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A. Nature, extent and limitations


Freedom of assembly, procession and demonstration is guaranteed under Article 27 of the Basic LawArticle 17 of the Hong Kong Bill of Rights also recognises the right of peaceful assembly. Freedom of demonstration is well recognised by the Court of Final Appeal as a constitutional right that is closely associated with the freedom of speech and at the heart of Hong Kong’s system. A generous interpretation to the freedom to demonstrate should be given to guarantee this constitutional right even when the view expressed may be found to be disagreeable, or even offensive, to others or may be critical of persons in authority. (Yeung May Wan & Others and HKSAR (2005) 8 HKCFAR 137)


Yet, the freedom of assembly, procession and demonstration is not absolute. Restrictions on it can be placed if (1) they are prescribed by law and (2) are necessary to pursue a legitimate aim in a democratic society, namely (i) in the interests of national security or public safety, (ii) what is necessary for the protection of the general welfare or for the interests of the collectively as a whole, (iii) protection of public health or morals, or (iv) the protection of the rights and freedoms of others.


The right of peaceful assembly and the right to freedom of expression stopped, so far as physical or geographical limits were concerned, at the boundary of private residential property belonging to others, in the absence of any permission to enter. (HKSAR v Au Kwok Kuen [2010] 3 HKLRD 371)


As for any “public open space” (as designated by the relevant Government lease) in a private building, lawful and peaceful demonstrations may be staged as long as it is one that the public could reasonably be expected to tolerate, provided that there is no obstruction of ingress to and egress from the building and of pedestrian or vehicular traffic. However, in respect of a narrow and often busy public walkway such as the one along Queen’s Road Central near the steps to the upper ground floor, taking into account the public’s interest, tents, canopies and other temporary structures may not be able to be erected there. (Turbo Top Ltd v. Lee Cheuk Yan and Others [2013] 3 HKLRD 41)


Conducts of the public within the Legislative Council premises are regulated by the Administrative Instructions for Regulating Admittance and Conduct of Persons (Cap. 382A). Section 11 of the Administrative Instructions provides that “Persons entering or within the precincts of the Chamber shall behave in an orderly manner ...”. Under section 12(1), which the Court of Final Appeal has ruled to be constitutional, “No person shall, in a ... public gallery, display any sign, message or banner.” (HKSAR v Fong Kwok Shan Christine (2017) 20 HKCFAR 425HKSAR v Cheung Kwai Choi [2018] HKCFI 2243)


As for the use of East Wing Forecourt of the Central Government Offices (also commonly known as “Civic Square”), the Director of Administration had previously introduced a permission scheme under which the Forecourt was only open to the public on Sundays and public holidays from 10am to 6:30pm for holding public meetings and processions upon application to the Director and the latter's approval, irrespective of the manner of the intended meeting or procession or number of persons involved. The Court of First Instance has declared that this permission scheme was unconstitutional. However, it is possible for the Director to devise a new scheme which satisfies the constitutional human rights requirements. (Cheung Tak Wing v. Director of Administration [2018] HKCFI 2557)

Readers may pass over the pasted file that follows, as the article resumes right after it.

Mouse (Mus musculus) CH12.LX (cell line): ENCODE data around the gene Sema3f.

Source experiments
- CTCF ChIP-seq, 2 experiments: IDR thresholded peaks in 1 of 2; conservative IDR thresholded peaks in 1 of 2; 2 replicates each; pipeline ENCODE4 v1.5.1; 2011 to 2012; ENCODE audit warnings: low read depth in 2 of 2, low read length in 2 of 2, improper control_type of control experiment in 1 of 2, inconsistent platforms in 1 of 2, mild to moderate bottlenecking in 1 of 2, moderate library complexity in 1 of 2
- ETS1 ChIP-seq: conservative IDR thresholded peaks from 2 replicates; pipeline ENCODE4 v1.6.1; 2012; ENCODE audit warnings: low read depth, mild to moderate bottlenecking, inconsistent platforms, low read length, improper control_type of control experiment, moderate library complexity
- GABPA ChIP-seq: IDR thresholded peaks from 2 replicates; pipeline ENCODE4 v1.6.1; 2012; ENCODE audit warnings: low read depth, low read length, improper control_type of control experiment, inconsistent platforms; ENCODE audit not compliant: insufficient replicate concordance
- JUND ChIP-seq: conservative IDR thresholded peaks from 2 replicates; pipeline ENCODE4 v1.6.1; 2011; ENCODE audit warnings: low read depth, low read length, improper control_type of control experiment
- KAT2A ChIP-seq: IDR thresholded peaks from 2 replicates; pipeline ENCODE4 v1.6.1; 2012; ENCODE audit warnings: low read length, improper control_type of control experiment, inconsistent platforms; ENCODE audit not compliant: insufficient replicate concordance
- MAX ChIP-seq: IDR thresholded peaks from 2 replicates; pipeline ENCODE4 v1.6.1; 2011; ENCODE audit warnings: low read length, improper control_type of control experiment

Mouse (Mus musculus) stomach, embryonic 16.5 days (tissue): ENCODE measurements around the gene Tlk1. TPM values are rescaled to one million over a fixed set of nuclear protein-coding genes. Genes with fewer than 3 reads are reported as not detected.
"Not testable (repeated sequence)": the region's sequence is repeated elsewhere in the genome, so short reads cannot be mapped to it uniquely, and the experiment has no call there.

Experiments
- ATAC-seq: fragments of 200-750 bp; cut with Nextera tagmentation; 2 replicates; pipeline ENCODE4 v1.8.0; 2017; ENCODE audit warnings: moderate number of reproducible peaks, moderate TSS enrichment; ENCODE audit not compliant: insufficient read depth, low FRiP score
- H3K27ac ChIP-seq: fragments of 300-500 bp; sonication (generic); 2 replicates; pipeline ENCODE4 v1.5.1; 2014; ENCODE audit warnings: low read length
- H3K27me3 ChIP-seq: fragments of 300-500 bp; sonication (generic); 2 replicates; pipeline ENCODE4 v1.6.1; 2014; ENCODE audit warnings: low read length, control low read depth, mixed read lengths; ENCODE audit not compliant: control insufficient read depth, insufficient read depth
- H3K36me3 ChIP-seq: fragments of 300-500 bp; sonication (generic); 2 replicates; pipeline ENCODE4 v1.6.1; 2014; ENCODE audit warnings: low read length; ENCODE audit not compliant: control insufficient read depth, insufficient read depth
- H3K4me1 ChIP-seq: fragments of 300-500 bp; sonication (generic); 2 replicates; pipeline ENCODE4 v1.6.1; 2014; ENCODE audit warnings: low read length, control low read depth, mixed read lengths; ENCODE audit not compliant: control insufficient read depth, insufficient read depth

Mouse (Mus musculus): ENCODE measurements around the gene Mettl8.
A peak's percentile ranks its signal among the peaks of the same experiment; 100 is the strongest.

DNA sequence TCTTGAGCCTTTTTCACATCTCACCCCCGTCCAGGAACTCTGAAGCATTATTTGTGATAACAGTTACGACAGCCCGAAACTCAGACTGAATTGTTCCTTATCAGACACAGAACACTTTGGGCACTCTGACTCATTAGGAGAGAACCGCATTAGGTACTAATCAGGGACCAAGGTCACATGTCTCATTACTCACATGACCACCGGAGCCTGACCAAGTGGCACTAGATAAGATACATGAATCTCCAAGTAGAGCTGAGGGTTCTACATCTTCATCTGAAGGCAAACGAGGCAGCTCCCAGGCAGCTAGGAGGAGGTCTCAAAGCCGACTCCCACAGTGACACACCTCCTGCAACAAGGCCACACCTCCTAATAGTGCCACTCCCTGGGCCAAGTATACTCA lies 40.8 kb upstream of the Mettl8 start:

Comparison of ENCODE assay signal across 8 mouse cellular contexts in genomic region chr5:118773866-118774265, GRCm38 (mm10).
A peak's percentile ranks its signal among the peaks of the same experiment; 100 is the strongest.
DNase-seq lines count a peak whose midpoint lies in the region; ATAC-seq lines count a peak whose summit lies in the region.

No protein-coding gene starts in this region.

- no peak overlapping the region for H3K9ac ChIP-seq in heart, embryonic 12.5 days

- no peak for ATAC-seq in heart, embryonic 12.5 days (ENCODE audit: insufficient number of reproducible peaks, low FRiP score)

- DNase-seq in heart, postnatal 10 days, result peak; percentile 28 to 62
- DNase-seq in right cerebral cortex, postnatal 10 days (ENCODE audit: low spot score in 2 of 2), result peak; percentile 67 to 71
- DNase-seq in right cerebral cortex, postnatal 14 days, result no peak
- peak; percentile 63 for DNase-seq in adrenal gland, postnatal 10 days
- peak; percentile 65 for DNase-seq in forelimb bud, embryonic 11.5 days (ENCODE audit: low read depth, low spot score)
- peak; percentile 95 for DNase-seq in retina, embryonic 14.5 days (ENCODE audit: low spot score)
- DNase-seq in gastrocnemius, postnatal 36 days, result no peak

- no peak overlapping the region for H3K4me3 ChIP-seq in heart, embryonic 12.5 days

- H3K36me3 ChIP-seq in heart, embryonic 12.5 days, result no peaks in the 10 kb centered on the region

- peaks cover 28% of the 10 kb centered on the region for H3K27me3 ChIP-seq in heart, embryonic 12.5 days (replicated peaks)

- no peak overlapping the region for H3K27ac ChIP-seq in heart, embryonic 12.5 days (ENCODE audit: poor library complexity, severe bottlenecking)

A restriction on the rights to freedom of expression and assembly (article 27 Basic Law, articles 16-17 Hong Kong Bill of Rights) may be declared unconstitutional if it is:

  1. not prescribed by law
  2. tainted by illegality
  3. not proportionate


“Prescribed by law”

A restriction is prescribed by law if it is (Cheung Tak Wing v. Director of Administration [2020] 1 HKLRD 906 at [47] – [50]):

  1. Imposed with proper legal authority;
  2. Accessible; and
  3. Formulated with sufficient precision, clarity and safeguards to protect individual against abuse by way of arbitrary interference of his rights.



A restriction could be tainted with illegality by reason of error of fact or error of law or both.



The proportionality between the restriction and the said constitutional rights can be analysed by adopting a 4-step test (Cheung Tak Wing v. Director of Administration [2020] 1 HKLRD 906 [102]):

  1. Whether the restriction pursues a legitimate aim which falls within one of the permitted categories in articles 16-17 of Hong Kong Bill of Rights;
  2. Whether it is rationally connected with accomplishing that aim;
  3. Whether the restriction is no more than reasonably necessary for accomplishing that purpose; and
  4. Whether a reasonable balance has been struck between the societal benefits of the encroaching measure on the one hand and the inroads made into the guaranteed right on the other.

The applicable standard is “no more than necessary” rather than “manifestly without reasonable foundation”.